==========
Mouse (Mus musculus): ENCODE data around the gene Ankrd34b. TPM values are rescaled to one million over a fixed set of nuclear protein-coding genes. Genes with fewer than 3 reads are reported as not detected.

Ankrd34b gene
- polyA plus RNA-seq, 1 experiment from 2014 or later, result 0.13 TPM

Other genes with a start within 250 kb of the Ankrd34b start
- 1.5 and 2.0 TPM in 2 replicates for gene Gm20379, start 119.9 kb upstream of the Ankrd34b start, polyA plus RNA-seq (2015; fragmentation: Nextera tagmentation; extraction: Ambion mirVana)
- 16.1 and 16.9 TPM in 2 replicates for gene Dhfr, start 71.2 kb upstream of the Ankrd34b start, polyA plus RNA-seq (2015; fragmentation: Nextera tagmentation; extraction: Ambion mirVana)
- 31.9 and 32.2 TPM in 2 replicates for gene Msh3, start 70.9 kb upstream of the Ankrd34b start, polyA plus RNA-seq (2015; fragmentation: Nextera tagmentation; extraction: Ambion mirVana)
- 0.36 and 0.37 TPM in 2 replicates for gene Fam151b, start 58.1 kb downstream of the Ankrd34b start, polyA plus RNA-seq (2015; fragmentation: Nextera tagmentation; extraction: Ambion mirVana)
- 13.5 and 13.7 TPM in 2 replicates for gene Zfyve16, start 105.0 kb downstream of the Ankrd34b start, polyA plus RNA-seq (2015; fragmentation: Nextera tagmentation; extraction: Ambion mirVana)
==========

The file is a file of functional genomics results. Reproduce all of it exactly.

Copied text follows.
Mouse (Mus musculus): ENCODE data around the gene Ankrd34b. TPM values are rescaled to one million over a fixed set of nuclear protein-coding genes. Genes with fewer than 3 reads are reported as not detected.

Ankrd34b gene
- polyA plus RNA-seq, 1 experiment from 2014 or later, result 0.13 TPM

Other genes with a start within 250 kb of the Ankrd34b start
- 1.5 and 2.0 TPM in 2 replicates for gene Gm20379, start 119.9 kb upstream of the Ankrd34b start, polyA plus RNA-seq (2015; fragmentation: Nextera tagmentation; extraction: Ambion mirVana)
- 16.1 and 16.9 TPM in 2 replicates for gene Dhfr, start 71.2 kb upstream of the Ankrd34b start, polyA plus RNA-seq (2015; fragmentation: Nextera tagmentation; extraction: Ambion mirVana)
- 31.9 and 32.2 TPM in 2 replicates for gene Msh3, start 70.9 kb upstream of the Ankrd34b start, polyA plus RNA-seq (2015; fragmentation: Nextera tagmentation; extraction: Ambion mirVana)
- 0.36 and 0.37 TPM in 2 replicates for gene Fam151b, start 58.1 kb downstream of the Ankrd34b start, polyA plus RNA-seq (2015; fragmentation: Nextera tagmentation; extraction: Ambion mirVana)
- 13.5 and 13.7 TPM in 2 replicates for gene Zfyve16, start 105.0 kb downstream of the Ankrd34b start, polyA plus RNA-seq (2015; fragmentation: Nextera tagmentation; extraction: Ambion mirVana)